I really wanted a big, gorgeous, mirror in our master bathroom to give it that degree of luxury that master ensuites should have. I don’t know if you’ve ever shopped for mirrors, but they’re quite pricey. The larger they get, the larger their price tags, as well (obviously).
Well, being frugal like I am, I was not about to spend that amount of money on a mirror. Off to pinterest I went. I knew there had to be a cheaper way that would give me the same result I wanted. I didn’t mind doing some work if that meant saving my wallet. I found a lot of great tutorials about DIY mirror framing and it seemed pretty fool-proof. The husband and I decided to try it.
We were going for a rustic look to match our bedroom. We decided on real wood “planks” so we could stain them, see all the grains & knots and keep the natural look. Along with the wood, we got some hinged hardware to mount on the corners of the frame and some screws to attach to them. It was all sounding great…in theory.
We did not have a miter saw at this point in time, so cutting 45 degree angles wasn’t something we were going to attempt. I saw one design that just left the boards straight without any angled cuts. I liked that look because it kind of went with our theme, so we ran with it.
I couldn’t find oil rubbed bronze hardware, so I sprayed the hinges and screws the color I wanted. I also stained the wood a darker shade. Since our walls were mustard, I figured the darker wood would tone down the color of the room a hair. It is important that you paint the backs of your frame black. This way you can’t see the unfinished side underneath in the reflection of the mirror, once it’s mounted.
After everything we needed was prepped, we started following the tutorials on mounting it to the mirror: “You don’t even have to remove the mirror from the wall. Just attach the frame pieces to the mirror itself with liquid nails adhesive for mirrors and secure it with a little painters tape to keep it in place as it dries…”
Sounds easy enough. Let’s try it. Uh, no…we are huge fools. This was a disaster. It was a mess. Not because the people on Pinterest were liars, but because we didn’t think about the fact that we are using real heavy wood boards…not light trim pieces like they seemed to be.
We thought it would be easy to assemble all the pieces of the mirror, load the back up with liquid nails, and stick it up there with the aid of painters tape. It started falling down…leaving all of its gooey adhesive in its path. I was holding one side up, my husband on the other, screaming and yelling on the verge of all out war. We were thinking “well, maybe if we hold it in place for a few minutes, it will get a little grip and then hang on its own. That’s what the other people did – so they said!” Well, we stood there for at least five minutes with our arms sprawled out holding down every inch of the frame that we could – keeping it firm against the mirror. Arms falling asleep. Frustration heightening. We let go…and it slowly slipped down the mirror again. Our efforts were for nothing.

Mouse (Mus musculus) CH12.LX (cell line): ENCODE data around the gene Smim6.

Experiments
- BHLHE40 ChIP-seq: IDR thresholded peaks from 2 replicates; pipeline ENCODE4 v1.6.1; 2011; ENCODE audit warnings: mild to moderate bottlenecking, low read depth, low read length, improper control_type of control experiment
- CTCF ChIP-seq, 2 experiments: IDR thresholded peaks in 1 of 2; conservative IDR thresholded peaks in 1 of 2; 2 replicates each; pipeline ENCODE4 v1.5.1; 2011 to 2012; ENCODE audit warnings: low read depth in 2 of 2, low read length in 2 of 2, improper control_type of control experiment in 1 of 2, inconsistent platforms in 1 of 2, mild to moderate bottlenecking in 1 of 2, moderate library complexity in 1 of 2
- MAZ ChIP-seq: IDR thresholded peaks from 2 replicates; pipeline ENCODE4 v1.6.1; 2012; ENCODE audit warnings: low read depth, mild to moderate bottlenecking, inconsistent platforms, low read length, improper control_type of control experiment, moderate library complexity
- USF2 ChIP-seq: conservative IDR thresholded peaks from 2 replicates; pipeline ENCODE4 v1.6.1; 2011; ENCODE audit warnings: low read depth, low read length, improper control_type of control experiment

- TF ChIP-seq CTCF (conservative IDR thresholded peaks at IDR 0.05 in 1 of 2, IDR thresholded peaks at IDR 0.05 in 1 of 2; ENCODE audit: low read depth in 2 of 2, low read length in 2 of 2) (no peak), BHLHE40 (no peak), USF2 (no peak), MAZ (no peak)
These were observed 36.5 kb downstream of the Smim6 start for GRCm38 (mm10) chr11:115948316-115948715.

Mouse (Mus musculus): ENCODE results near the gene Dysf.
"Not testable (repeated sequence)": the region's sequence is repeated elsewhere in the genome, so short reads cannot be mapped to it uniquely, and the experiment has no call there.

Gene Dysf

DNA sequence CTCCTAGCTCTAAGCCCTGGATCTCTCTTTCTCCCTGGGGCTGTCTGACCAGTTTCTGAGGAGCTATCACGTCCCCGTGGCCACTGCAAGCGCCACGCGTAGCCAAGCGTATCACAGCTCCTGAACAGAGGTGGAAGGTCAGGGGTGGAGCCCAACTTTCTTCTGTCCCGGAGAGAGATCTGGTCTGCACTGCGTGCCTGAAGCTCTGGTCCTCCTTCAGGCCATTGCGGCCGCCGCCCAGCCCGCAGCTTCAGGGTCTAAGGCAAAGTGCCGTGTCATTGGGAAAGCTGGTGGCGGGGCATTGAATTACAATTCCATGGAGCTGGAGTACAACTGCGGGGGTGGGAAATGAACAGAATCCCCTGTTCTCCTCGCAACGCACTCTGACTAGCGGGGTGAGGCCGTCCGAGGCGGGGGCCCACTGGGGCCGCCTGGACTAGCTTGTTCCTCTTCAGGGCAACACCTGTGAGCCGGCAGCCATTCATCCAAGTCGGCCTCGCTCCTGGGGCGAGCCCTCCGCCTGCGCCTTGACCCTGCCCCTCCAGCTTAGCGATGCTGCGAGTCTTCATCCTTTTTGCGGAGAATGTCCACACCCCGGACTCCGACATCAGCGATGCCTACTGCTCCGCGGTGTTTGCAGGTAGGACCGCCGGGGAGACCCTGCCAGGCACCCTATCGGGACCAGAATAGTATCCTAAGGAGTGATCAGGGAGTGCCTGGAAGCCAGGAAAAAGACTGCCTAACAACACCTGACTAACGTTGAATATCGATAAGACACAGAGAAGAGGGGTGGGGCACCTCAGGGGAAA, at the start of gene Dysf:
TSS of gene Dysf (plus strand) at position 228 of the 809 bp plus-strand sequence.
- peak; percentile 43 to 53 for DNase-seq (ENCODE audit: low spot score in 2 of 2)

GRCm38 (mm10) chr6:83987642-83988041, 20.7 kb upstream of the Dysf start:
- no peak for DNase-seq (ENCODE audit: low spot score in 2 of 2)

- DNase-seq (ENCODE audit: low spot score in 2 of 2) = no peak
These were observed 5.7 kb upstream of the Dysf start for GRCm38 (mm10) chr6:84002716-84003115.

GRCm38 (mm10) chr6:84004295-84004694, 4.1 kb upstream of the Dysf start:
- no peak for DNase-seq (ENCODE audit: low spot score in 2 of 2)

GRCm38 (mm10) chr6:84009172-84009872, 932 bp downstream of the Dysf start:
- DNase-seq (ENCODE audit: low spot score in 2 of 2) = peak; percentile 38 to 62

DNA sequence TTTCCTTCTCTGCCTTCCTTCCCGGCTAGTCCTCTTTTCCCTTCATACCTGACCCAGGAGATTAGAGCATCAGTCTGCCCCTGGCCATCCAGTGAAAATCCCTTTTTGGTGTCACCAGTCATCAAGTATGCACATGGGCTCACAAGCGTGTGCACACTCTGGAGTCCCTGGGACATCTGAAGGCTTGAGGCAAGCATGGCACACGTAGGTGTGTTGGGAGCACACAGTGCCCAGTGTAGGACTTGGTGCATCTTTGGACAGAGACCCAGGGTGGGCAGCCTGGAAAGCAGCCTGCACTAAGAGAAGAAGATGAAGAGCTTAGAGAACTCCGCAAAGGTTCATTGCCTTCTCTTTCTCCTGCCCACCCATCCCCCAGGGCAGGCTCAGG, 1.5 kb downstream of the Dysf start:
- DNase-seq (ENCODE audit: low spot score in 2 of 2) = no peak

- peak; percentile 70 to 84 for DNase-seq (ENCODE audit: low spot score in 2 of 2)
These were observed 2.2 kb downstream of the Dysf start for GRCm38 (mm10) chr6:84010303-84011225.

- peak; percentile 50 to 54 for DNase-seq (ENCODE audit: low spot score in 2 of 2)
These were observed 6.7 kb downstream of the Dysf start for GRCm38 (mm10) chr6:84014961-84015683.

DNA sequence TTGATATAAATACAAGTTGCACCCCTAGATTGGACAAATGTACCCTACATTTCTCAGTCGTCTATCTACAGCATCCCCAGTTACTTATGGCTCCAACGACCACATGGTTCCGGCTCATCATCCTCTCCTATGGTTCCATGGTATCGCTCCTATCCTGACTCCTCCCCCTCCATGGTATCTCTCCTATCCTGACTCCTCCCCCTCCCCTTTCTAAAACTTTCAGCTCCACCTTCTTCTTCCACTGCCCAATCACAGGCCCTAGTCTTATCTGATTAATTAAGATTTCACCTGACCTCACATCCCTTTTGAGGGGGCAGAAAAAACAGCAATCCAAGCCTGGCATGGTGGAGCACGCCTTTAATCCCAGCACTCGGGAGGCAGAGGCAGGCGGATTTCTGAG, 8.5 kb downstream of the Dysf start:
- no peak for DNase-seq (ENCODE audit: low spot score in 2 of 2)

Frustrated and taking our failed attempts out on each other, we took the frame off the wall. We stared at the goo-filled mirror and thought, “What the hell did we do?”
We walked away from it and left it lying in the middle of the bedroom floor. Then we brainstormed. We really didn’t want to have to take the mirror off the wall, but it seemed that would be our only choice. I cleaned all the gunk off with a razor blade and some nail polish remover so we were left with a clean slate. Luckily, it got rid of all evidence of our defeat.
The hubby removed the mirror and we put in on the floor. We repeated the process of coating it with the adhesive and sticking the frame, this time in four pieces, to the mirror again (no painter’s tape required). We let it sit there for a full two days, just to ensure that the whole fiasco would not happen again. It was probably dry after the first 24 hours, but we weren’t taking any chances.
Biting our nails, we hung it back on the wall, hoping that it would stay in place for at least one day. If that big thing fell, we were in for decades of bad luck, not just seven years.
But, IT WORKED! It’s been almost a year, and it is still hanging! That’s a good sign! 🙂
It really added a touch of class to the bathroom. It was a really great and inexpensive addition. Total cost: maybe $25 with hardware and adhesive.
Painted Hardware, Back (painted) Frame Pieces, Front (stained) Frame Pieces, Frame Fully Assembled, Frame Drying on the Floor, Frame on the Wall (finally)
And here is the finished product!